The real motivation behind the attack was the fact that Israel was much more comfortable confronting a divided Palestinian movement and a Hamas that was easy to demonise, than dealing with the prospect of a process of Palestinian unity that included a moderated Hamas.

The killing of three young settlers in June gave Prime Minister Benjamin Netanyahu the opportunity to test Gazans and Hamas.

Netanyahu promised that the offensive would succeed in disarming or eradicating Hamas and other resistance groups. But he fell a long way short of reaching this goal.

It was clear from the start that for Israel, it was not going to be as easy as expected to defeat the resistance.

Netanyahu's plan was to make the Palestinian resistance pay as high a price as possible. Israel combined air, naval and territorial bombardments with a ground invasion of Gaza involving tanks and troops.

More than 2200 Palestinians died, including about 600 children, while a further 10,000 were left wounded. Many schools, mosques, hospitals and houses were also destroyed. But all this destruction was not enough to give Israel the result it expected.

As is usually the case, both sides came out of the conflict claiming victory. However, the evidence points to an Israeli defeat.

The people of Gaza showed an enormous ability to respond militarily. They launched rockets and mortars, and were able to defend many of the tunnels.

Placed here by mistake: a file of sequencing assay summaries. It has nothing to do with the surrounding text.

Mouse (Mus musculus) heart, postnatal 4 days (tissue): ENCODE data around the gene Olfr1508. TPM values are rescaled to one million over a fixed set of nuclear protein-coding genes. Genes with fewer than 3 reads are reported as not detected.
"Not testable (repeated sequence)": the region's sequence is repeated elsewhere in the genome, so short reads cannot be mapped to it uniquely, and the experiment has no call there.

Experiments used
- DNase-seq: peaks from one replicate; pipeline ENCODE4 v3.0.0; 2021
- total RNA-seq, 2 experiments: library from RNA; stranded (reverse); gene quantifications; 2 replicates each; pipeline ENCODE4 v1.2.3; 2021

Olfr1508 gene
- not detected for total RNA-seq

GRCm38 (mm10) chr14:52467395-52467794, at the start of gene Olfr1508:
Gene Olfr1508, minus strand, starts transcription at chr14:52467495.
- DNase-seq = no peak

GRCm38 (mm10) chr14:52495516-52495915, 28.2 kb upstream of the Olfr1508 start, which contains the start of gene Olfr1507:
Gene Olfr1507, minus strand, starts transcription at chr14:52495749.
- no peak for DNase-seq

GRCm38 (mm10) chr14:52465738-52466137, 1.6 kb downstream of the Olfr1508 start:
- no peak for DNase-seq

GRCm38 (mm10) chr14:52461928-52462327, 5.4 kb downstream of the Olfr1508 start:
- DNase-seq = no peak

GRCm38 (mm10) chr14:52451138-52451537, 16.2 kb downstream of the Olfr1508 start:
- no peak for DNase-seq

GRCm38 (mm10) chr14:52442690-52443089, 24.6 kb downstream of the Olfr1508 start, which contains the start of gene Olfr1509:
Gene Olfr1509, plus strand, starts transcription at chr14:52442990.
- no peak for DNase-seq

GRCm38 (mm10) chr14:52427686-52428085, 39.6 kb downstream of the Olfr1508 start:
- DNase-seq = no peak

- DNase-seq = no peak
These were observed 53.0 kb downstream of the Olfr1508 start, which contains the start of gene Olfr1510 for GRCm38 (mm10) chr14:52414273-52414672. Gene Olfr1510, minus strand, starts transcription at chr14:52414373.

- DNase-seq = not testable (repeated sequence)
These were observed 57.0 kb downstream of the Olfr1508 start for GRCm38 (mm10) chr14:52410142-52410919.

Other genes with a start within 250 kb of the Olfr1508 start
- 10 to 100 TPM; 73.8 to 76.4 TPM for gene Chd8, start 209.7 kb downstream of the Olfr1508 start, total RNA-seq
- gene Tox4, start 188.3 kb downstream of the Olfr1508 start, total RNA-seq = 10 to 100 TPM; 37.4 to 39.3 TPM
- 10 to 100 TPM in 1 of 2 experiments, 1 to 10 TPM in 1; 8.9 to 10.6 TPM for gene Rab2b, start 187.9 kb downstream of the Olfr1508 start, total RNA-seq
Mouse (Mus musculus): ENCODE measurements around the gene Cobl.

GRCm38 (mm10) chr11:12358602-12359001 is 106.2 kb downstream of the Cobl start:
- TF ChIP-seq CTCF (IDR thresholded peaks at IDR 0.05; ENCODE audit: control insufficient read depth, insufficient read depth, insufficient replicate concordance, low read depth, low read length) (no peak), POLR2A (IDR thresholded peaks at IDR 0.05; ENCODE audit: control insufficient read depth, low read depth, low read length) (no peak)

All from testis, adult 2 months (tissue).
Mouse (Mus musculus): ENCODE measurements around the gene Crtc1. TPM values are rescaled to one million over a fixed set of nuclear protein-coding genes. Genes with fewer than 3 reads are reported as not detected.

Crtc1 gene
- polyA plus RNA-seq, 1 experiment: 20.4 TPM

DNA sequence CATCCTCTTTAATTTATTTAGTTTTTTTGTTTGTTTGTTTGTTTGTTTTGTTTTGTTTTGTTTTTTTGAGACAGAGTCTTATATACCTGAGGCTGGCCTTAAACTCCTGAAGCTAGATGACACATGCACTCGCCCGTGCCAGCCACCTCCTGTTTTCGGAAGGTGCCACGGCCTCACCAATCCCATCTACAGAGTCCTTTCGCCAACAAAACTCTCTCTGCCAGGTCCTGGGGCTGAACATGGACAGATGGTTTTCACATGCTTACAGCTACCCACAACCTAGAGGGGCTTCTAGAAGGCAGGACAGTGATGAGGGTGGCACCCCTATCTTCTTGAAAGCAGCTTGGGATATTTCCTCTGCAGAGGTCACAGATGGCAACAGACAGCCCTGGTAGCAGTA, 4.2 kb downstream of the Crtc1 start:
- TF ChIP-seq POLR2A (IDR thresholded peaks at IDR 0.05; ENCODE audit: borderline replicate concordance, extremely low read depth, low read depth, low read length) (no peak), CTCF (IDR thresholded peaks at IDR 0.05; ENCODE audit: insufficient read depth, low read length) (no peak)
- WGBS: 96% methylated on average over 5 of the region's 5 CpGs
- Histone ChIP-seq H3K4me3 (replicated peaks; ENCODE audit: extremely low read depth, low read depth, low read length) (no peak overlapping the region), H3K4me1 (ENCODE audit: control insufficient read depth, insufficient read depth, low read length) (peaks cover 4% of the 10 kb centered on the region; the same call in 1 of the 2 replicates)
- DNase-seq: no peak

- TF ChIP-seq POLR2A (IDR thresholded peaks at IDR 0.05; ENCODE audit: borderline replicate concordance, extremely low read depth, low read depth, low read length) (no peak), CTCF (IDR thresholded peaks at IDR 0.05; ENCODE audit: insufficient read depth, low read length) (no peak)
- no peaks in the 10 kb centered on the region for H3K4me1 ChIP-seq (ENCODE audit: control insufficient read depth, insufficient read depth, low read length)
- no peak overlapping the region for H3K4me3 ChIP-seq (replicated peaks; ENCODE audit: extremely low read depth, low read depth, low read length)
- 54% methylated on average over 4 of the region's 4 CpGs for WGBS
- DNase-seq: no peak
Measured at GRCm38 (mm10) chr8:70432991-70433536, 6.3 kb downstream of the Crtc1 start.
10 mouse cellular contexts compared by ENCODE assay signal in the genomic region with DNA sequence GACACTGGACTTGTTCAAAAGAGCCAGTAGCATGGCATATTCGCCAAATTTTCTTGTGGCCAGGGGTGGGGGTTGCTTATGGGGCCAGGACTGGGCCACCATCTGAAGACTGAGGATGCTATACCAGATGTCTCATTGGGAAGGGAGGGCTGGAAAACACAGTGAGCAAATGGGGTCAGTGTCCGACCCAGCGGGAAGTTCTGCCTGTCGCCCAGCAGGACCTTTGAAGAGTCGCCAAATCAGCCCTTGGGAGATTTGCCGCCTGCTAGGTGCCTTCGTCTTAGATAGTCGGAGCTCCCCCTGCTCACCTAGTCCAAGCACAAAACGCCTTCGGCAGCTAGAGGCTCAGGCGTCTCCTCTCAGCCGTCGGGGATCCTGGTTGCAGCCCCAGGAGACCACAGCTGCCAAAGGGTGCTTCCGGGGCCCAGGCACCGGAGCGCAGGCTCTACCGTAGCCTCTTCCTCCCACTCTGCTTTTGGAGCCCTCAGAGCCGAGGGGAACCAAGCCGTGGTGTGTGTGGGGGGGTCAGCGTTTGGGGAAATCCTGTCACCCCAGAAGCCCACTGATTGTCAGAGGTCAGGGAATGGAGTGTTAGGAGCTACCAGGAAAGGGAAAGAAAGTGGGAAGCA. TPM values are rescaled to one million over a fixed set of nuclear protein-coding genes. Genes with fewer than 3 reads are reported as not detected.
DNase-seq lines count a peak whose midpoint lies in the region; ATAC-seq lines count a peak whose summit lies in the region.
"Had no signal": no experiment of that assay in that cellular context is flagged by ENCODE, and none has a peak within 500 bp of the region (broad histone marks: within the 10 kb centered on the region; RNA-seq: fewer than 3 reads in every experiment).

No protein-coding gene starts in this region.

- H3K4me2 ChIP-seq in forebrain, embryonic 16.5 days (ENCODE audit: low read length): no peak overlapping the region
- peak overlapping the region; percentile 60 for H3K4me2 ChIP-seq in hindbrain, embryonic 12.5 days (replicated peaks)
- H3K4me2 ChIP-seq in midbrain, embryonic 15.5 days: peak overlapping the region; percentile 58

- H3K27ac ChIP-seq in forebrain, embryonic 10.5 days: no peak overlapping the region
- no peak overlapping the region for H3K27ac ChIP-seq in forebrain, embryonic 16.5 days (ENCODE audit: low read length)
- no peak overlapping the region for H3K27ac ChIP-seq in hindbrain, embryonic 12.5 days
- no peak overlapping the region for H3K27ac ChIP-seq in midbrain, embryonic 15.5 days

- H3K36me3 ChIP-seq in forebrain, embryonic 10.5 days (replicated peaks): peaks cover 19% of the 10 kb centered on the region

The deaths of 60 Israeli soldiers and the realisation that victory could only be achieved through years of occupation and a high number of casualties, led to Israel’s decision to withdraw from Gaza.

Hamas came out strengthened, a fact reflected in its confidence to demand a key role in future negotiations and its linking of a ceasefire to freeing political prisoners and the lifting the blockade.

Internationally, Israel also faced a setback. Israel bet on the fact that its actions would go largely unnoticed in a region where more than 500,000 people had been killed in the Iraq war, 150,000 have so far died in Syria’s ongoing civil war, and unrest continues to rule in Libya while 60,000 political prisoners continue to fill up Egyptian jails.

Instead, the world responded. Demonstrations took place globally and many governments condemned the invasion. In Latin America, some went as far as to withdraw their ambassadors from Israel.

Operation Protective Edge made clear that Israel’s recurring military attacks on Gaza are the result of its ongoing occupation of Palestine.

This is not a confrontation involving “extremists” on both sides. Rather, the Palestinians are waging a struggle of national liberation similar to that carried out against colonial oppressors in countries such as Vietnam and Algeria.

Hamas’s popularity is based on the fact it has to date proven to be a useful instrument of resistance.

Israel may be able to kill large numbers of people, inflict tactical defeats, weaken Hamas’ military capacity and destroy Palestinian infrastructure. But they will never be able to defeat the Palestinian peoples’ resistance to colonial occupation.